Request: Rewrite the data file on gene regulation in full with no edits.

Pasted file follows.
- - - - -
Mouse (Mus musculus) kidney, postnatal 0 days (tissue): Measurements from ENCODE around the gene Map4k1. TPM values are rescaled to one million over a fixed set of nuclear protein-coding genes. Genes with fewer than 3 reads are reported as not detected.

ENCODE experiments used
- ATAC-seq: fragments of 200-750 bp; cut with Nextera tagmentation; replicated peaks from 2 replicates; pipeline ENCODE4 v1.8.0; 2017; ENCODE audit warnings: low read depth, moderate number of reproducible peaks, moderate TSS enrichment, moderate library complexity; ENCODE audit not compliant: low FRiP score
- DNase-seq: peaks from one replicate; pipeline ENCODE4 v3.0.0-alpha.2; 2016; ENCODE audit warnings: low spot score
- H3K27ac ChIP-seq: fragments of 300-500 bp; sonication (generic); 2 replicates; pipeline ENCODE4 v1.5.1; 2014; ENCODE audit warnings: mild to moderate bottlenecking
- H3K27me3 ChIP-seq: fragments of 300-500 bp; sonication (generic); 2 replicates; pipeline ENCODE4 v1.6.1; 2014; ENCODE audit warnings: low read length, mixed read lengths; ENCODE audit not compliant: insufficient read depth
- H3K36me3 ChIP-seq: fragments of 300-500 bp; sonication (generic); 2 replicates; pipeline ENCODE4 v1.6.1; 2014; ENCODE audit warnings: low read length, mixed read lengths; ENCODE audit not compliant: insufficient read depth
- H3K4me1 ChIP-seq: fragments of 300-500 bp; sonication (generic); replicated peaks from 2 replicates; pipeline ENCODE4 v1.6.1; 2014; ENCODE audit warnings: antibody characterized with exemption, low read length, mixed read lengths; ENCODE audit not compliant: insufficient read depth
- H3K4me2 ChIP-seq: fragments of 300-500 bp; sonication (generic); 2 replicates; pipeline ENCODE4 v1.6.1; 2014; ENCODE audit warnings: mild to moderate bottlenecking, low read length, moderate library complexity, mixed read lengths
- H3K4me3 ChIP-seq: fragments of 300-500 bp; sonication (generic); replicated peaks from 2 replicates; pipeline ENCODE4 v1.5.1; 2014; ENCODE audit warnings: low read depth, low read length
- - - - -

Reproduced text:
Mouse (Mus musculus) kidney, postnatal 0 days (tissue): Measurements from ENCODE around the gene Map4k1. TPM values are rescaled to one million over a fixed set of nuclear protein-coding genes. Genes with fewer than 3 reads are reported as not detected.

ENCODE experiments used
- ATAC-seq: fragments of 200-750 bp; cut with Nextera tagmentation; replicated peaks from 2 replicates; pipeline ENCODE4 v1.8.0; 2017; ENCODE audit warnings: low read depth, moderate number of reproducible peaks, moderate TSS enrichment, moderate library complexity; ENCODE audit not compliant: low FRiP score
- DNase-seq: peaks from one replicate; pipeline ENCODE4 v3.0.0-alpha.2; 2016; ENCODE audit warnings: low spot score
- H3K27ac ChIP-seq: fragments of 300-500 bp; sonication (generic); 2 replicates; pipeline ENCODE4 v1.5.1; 2014; ENCODE audit warnings: mild to moderate bottlenecking
- H3K27me3 ChIP-seq: fragments of 300-500 bp; sonication (generic); 2 replicates; pipeline ENCODE4 v1.6.1; 2014; ENCODE audit warnings: low read length, mixed read lengths; ENCODE audit not compliant: insufficient read depth
- H3K36me3 ChIP-seq: fragments of 300-500 bp; sonication (generic); 2 replicates; pipeline ENCODE4 v1.6.1; 2014; ENCODE audit warnings: low read length, mixed read lengths; ENCODE audit not compliant: insufficient read depth
- H3K4me1 ChIP-seq: fragments of 300-500 bp; sonication (generic); replicated peaks from 2 replicates; pipeline ENCODE4 v1.6.1; 2014; ENCODE audit warnings: antibody characterized with exemption, low read length, mixed read lengths; ENCODE audit not compliant: insufficient read depth
- H3K4me2 ChIP-seq: fragments of 300-500 bp; sonication (generic); 2 replicates; pipeline ENCODE4 v1.6.1; 2014; ENCODE audit warnings: mild to moderate bottlenecking, low read length, moderate library complexity, mixed read lengths
- H3K4me3 ChIP-seq: fragments of 300-500 bp; sonication (generic); replicated peaks from 2 replicates; pipeline ENCODE4 v1.5.1; 2014; ENCODE audit warnings: low read depth, low read length